What is Kindle
The question of “What is Kindle?” sounds like asking “What is water?” nowadays. But, if you really don’t know, a kindle is a hand held electronic device developed by Amazon that can be connected to the internet. Users can download books, magazines, newspapers, movies, and apps. Once downloaded, users can watch downloaded movies, read downloaded books, magazines, or newspapers at any time: even when internet is not available. Many apps can also be played or used when internet is not available to the user. When connected to the internet Kindle users can send or receive instant messages to friends, family, and co-workers if a texting app is installed. A Kindle is even capable of browsing the World Wide Web when an internet connection has been established! Kindles are 100% portable, lightweight, and thin for easy transport.
- Slim: Just over 1/3 of an inch thick. As thin as most magazines.
- Lightweight: Only 10.2 ounces. Lighter than a typical paperback.
- Wireless: 3G wireless uses cell phone networks so you can download new books anytime and anywhere a cell phone can be used. No monthly fees or hunting for a wi-fi spot!
- Fast Downloads: Download a new book in under 60 seconds, no computer required.
- Long Battery Life: Read for days without recharging.
- Read to Me Feature: You can set the kindle to read to you when you get tired of reading. It even has a headphone jack.
Is Kindle better than mobile apps?
A kindle has a larger screen or viewable area than traditional mobile devices or cellular
telephones. This makes reading, watching movies, and using apps an easier and more
pleasurable experience for users. The price of a kindle is comparable to that of a smart phone, and the only services that are available on a cellular telephone and not on a Kindle are those of text messages and sending or receiving calls.
So far I really like my Kindle, and it has quickly become one of my favorite gadgets. But I’d still like to see the technology improve, especially the overall speed of the device.
The Kindle reminds me of the pads from Star Trek: The Next Generation. When I use the thing, I feel like Wesley Crusher reviewing engineering schematics in Ten Forward. I mean that in a good way. I know this tech is still evolving, but I already get the sense that we’re on the cusp of a major transformation. I feel I’m witnessing the future of reading when I use my Kindle. As I sit in my office right now, I’m staring at hundreds of print books on my bookshelves and thinking, your days are numbered. And that includes my own book (which by the way does have a Kindle version and is currently in the top 1% of Kindle books by sales rank).
By far my favorite aspect of using the Kindle is the shareware marketing element coupled with the instant gratification. When I go to a bookstore, I like to browse books on the shelf. I’ll often read a chapter right there in the store to decide whether the book is worth my time and money. But many times they don’t carry the book I want, or they have a weak selection on the topic that interests me. And then I may have to wait in line to buy, especially during the holiday season. When I shop online, I get a bigger selection and better prices, but I have to wait days for my order to arrive. Even with the Amazon Prime program, which gives me free two-day shipping on every order for $79 per year, I still have to wait two days or pay extra for overnight shipping. That’s too long if I find a book I want on a Saturday morning and would like to read the whole book that weekend. I’m used to finishing books within a day or two after I buy them.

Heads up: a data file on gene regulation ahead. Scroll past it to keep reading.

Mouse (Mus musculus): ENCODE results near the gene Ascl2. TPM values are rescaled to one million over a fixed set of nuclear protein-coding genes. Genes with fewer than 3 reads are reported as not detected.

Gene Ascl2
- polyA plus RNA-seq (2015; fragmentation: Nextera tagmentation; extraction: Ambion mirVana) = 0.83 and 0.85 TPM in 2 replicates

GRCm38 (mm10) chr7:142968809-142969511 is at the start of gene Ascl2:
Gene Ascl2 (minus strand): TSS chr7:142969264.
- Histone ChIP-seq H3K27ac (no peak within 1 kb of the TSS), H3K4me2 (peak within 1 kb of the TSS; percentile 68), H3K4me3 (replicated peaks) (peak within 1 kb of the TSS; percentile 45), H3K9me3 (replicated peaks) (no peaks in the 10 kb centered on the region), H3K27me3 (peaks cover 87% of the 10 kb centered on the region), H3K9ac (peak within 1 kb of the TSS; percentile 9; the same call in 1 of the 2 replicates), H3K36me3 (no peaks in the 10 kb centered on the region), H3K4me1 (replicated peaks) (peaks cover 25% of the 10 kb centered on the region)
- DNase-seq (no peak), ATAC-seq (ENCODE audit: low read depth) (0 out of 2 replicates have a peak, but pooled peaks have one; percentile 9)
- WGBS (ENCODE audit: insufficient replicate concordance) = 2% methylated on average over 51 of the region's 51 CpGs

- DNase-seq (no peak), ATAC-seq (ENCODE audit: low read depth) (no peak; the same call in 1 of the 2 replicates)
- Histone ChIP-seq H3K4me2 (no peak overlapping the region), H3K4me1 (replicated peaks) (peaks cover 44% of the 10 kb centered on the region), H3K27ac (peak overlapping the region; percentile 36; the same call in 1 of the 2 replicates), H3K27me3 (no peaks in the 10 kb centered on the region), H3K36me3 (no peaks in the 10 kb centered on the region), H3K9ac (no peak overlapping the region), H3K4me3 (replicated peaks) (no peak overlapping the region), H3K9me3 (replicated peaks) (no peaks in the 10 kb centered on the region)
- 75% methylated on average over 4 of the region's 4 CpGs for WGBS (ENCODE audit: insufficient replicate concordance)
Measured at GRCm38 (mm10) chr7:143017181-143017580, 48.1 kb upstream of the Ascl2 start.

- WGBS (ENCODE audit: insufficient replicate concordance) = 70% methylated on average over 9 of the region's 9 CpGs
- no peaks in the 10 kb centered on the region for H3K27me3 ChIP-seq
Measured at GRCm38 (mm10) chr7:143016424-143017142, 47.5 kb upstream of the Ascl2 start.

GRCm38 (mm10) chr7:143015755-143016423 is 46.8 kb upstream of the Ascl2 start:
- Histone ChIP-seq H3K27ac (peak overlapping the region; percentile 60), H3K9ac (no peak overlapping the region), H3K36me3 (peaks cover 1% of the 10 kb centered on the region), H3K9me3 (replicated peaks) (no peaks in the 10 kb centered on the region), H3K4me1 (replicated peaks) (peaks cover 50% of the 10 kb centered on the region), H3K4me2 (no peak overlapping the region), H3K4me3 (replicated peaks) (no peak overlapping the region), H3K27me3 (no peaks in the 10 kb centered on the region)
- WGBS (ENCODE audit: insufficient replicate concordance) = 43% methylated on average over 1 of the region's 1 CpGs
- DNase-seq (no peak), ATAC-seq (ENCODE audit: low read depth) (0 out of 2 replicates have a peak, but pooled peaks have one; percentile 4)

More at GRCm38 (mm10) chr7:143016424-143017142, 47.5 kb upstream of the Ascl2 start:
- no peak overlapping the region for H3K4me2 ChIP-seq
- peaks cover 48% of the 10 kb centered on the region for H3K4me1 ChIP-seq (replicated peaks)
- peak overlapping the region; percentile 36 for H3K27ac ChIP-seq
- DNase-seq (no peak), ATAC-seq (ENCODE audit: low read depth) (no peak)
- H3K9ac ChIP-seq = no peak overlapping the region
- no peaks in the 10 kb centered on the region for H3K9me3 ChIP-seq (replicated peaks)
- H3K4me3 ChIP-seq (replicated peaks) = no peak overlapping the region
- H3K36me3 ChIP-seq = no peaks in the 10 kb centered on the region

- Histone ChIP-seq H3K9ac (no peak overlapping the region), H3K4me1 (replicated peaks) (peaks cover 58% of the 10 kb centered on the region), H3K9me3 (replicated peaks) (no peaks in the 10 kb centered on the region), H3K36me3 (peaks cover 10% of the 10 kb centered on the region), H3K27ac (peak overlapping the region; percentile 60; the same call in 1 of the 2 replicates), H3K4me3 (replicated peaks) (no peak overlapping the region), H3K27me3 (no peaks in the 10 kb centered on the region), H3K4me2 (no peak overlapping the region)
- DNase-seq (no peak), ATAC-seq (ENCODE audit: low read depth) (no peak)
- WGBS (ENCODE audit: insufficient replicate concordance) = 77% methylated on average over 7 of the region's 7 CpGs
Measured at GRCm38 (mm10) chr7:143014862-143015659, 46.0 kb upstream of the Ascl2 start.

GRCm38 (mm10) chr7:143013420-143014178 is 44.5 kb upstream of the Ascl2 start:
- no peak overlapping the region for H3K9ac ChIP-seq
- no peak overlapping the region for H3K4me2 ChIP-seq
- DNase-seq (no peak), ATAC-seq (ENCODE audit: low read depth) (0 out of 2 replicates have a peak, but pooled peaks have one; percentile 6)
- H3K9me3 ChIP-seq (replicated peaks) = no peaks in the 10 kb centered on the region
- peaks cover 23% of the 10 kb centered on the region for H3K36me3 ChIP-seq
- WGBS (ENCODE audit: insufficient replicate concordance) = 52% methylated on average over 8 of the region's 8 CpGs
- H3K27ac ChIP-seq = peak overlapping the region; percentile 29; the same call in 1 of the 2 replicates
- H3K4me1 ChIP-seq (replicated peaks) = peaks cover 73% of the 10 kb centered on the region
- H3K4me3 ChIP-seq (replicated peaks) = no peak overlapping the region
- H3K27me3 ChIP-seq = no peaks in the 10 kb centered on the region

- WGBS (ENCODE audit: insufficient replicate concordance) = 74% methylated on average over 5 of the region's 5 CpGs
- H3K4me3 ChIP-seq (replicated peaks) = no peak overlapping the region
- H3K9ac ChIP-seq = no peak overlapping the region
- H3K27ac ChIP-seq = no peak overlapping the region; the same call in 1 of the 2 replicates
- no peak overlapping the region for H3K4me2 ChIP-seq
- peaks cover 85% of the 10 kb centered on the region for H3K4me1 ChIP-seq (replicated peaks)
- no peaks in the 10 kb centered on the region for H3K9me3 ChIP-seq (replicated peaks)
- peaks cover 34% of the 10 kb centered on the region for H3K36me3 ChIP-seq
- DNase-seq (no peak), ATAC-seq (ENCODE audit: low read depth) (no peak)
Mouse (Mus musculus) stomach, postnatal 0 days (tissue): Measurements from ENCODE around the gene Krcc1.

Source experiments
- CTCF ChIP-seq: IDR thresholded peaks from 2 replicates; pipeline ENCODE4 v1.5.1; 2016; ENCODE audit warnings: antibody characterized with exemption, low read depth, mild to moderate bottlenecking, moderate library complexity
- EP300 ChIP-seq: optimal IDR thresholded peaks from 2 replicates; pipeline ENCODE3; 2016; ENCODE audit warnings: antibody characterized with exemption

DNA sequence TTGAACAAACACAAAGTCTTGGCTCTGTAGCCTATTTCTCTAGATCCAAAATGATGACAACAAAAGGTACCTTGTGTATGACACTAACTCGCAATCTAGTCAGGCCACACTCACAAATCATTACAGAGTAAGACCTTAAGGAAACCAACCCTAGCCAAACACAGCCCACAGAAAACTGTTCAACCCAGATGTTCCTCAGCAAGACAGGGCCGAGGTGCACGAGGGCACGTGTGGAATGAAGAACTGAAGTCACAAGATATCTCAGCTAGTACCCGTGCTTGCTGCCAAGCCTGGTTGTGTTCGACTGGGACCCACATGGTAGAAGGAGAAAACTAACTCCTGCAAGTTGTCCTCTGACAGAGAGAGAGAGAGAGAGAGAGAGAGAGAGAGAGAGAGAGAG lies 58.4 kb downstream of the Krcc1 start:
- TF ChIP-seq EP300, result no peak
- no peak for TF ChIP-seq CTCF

With my Kindle I get the best of both worlds. I can shop online with a vast selection since almost 300,000 books are now available on Kindle. When I find a book I like, I can instantly download a free sample chapter and start reading immediately. Then if I like it, I can buy the full book right away, usually for $9.99 or less. This whole process is superb. It’s not perfect — I still love to be able to thumb through the entire book like I can in a bookstore — but it’s a huge step in the right direction.
The Kindle also eliminates the hassle of shelving print books in my home. Erin and I own hundreds of books, and they take up a lot of space. I can donate the ones I don’t need to keep, but I still want many of them available for reference. The Kindle makes this very easy because it can hold up to 1500 books on the device itself.
I think it would be especially cool if Amazon gave you the Kindle version when you bought the physical version of a book too. It would also be nice to get Kindle versions of the print books I’ve already bought from Amazon over the years. They certainly have that info in their database. I understand if they can’t do this for free, but maybe they could offer a deep discount on the Kindle price for books they can verify that you already own, like 99 cents or so. If I could instantly Kindle-ize all the Amazon books I’ve bought over the years for 99 cents each, I’d very likely do it. But $10 each is a bit too much. This problem of digital rights management isn’t specific to Kindle — you see it with music, movies, and software too — but I think Amazon is in a good position to offer better solutions so you don’t have to keep buying the same content in different media forms.
For someone like me who buys dozens of books each year (despite being sent so many for free), the Kindle is likely to save me money in the long run, even with the $359 price tag. Most Kindle books are $9.99. For the types of books I frequently buy, I probably save about $5 per book on average, so with 72 books I recoup my Kindle investment. The money isn’t a big deal to me, but I point this out because I know that some people would consider this a pricey gadget. The price may be offset partially or completely if you buy a lot of books.